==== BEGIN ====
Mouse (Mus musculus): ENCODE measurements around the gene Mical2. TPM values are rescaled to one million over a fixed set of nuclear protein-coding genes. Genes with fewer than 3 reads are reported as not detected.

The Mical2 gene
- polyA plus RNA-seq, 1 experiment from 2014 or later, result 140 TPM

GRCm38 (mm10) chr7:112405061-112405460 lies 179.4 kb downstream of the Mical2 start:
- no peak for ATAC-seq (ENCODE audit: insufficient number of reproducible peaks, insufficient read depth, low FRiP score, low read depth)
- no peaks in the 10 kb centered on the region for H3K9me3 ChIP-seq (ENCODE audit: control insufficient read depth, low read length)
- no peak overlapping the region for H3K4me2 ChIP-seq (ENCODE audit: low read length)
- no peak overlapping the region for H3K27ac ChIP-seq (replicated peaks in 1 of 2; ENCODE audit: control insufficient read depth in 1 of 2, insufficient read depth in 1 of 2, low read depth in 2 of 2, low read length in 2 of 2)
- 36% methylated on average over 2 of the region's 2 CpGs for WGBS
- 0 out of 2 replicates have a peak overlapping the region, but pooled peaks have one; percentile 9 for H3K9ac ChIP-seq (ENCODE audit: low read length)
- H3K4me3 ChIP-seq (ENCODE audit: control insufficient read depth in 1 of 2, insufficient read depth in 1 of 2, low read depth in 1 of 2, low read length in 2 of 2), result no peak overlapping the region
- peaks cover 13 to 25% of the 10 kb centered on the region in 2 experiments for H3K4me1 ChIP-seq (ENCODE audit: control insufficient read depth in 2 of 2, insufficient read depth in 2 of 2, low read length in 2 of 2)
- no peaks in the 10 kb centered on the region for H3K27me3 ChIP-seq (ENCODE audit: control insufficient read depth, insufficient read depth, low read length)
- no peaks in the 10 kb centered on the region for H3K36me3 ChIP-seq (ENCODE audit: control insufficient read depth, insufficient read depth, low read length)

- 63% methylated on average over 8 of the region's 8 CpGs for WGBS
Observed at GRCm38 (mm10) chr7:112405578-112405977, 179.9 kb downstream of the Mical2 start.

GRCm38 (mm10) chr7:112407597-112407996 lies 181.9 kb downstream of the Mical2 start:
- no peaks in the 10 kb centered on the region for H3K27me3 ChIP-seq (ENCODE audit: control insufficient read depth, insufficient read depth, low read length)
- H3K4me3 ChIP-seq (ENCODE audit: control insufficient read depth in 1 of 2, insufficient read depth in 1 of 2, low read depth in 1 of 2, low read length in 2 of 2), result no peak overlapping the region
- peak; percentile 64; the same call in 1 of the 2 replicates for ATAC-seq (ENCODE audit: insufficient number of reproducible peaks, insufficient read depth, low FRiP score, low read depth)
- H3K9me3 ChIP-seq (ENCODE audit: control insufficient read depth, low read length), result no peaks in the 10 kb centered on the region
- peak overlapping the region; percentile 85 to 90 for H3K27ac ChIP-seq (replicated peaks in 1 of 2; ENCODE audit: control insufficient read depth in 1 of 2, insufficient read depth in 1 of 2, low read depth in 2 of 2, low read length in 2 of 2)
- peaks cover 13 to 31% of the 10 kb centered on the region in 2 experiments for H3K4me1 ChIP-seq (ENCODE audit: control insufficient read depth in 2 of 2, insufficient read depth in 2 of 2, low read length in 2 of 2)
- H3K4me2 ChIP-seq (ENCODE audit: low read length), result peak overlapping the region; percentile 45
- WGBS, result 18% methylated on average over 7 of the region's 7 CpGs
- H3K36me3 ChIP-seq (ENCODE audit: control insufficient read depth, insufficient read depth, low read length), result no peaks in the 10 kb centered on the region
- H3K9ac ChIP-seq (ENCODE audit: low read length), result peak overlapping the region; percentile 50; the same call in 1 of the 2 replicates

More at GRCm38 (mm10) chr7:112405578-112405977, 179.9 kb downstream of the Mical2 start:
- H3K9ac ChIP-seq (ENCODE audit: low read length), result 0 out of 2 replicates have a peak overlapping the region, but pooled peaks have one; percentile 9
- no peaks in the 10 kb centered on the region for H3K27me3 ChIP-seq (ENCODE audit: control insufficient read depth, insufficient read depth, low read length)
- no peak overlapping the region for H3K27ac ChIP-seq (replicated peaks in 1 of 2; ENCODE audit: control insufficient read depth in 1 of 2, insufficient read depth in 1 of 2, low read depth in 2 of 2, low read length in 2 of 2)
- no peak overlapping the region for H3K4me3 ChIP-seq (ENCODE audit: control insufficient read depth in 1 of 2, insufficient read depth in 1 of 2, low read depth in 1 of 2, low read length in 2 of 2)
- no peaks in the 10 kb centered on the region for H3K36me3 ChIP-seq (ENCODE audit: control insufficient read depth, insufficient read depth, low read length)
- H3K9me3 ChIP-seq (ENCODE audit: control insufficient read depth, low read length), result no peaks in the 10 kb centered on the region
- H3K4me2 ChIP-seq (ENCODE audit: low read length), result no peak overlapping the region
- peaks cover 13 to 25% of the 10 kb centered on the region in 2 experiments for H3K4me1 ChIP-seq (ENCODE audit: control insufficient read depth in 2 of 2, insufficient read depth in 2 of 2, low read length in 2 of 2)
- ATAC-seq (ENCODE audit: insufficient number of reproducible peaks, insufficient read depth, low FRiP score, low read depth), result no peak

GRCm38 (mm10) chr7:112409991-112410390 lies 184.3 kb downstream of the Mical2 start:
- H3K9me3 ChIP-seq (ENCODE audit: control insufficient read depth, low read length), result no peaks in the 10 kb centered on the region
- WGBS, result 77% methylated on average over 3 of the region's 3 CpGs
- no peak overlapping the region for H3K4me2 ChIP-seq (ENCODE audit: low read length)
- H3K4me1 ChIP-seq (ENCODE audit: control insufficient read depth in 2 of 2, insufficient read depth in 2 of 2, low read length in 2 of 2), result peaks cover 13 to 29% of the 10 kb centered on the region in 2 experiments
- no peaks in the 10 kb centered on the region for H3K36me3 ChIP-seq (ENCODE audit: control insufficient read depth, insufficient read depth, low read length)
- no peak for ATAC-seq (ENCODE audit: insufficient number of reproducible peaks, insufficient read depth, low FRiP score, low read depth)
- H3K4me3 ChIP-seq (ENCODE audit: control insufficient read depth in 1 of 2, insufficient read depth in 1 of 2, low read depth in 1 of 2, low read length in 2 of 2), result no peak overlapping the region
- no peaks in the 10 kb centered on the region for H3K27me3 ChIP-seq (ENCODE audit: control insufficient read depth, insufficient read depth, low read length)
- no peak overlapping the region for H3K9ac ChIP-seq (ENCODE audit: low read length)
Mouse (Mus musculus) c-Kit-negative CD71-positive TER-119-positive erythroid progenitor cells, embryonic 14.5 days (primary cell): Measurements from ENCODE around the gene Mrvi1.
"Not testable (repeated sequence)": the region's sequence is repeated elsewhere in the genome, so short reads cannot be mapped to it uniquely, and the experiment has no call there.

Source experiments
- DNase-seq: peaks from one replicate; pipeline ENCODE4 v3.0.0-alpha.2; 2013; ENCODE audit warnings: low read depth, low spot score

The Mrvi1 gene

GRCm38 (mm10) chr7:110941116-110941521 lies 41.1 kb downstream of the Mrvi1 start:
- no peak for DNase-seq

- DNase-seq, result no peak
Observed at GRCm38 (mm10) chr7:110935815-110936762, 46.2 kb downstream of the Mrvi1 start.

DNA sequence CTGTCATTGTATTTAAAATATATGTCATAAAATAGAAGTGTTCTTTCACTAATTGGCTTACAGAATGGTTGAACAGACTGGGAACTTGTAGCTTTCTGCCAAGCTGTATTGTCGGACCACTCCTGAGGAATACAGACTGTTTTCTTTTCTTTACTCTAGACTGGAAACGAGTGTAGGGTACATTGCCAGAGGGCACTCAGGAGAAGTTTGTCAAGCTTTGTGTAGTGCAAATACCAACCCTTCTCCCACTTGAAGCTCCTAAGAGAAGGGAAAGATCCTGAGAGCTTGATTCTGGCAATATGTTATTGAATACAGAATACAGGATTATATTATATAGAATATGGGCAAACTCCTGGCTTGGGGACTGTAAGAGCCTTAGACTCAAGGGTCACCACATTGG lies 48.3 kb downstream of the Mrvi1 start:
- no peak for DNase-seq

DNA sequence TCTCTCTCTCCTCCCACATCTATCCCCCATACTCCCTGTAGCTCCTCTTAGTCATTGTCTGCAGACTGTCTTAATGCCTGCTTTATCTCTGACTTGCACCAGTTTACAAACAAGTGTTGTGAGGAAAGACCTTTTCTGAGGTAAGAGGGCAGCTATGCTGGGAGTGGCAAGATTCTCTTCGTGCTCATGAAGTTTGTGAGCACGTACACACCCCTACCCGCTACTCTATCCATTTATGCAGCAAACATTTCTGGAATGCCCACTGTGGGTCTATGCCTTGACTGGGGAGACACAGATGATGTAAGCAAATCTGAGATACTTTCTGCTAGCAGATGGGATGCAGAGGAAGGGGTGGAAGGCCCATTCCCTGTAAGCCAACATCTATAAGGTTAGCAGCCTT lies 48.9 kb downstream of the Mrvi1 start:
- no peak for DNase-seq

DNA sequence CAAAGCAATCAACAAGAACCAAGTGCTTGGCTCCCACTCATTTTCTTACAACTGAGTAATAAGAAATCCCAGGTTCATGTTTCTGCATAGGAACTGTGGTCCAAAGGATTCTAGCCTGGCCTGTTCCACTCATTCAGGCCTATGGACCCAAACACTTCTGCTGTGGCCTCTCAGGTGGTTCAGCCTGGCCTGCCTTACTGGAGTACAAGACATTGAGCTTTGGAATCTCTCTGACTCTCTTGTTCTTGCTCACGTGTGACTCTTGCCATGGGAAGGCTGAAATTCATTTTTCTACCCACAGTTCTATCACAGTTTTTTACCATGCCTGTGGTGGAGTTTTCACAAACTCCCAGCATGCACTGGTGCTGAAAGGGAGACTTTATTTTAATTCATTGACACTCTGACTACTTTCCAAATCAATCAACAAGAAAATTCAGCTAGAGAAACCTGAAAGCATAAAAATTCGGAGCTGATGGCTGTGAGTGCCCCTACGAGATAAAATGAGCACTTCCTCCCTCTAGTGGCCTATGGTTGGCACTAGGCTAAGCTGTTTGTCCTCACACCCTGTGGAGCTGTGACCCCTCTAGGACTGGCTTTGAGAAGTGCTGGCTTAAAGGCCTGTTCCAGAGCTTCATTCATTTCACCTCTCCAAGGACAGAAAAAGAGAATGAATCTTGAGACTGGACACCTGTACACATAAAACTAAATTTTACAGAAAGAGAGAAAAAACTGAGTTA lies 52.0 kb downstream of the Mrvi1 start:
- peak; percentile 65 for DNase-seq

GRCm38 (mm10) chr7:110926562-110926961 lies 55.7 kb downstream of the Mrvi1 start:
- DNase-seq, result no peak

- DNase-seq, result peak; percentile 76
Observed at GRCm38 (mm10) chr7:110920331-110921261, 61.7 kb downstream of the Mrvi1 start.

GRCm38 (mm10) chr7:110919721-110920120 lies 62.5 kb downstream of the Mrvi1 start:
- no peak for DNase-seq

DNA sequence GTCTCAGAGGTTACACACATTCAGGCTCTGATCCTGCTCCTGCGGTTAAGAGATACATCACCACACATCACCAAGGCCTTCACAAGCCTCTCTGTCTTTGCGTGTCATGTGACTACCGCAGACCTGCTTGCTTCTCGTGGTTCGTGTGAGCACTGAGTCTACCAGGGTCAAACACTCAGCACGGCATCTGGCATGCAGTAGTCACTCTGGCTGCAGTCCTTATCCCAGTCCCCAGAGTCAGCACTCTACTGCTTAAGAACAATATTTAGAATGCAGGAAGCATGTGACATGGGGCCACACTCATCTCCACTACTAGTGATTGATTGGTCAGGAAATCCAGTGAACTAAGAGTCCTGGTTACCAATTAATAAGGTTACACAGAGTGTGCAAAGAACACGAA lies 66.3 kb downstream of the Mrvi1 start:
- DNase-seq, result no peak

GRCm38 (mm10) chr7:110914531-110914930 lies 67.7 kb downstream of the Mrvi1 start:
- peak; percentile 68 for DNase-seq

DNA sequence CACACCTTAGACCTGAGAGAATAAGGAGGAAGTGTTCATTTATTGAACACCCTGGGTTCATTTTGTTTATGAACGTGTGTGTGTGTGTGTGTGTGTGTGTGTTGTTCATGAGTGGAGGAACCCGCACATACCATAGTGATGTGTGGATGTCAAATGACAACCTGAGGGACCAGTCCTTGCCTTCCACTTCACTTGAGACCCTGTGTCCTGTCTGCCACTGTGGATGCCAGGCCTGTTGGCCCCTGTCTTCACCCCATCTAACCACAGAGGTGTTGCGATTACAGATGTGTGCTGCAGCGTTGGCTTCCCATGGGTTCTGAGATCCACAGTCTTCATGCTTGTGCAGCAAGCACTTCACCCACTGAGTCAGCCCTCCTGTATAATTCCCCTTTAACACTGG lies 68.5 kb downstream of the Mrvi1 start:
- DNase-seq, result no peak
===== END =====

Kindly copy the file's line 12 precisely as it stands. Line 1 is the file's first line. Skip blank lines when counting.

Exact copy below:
- peaks cover 13 to 25% of the 10 kb centered on the region in 2 experiments for H3K4me1 ChIP-seq (ENCODE audit: control insufficient read depth in 2 of 2, insufficient read depth in 2 of 2, low read length in 2 of 2)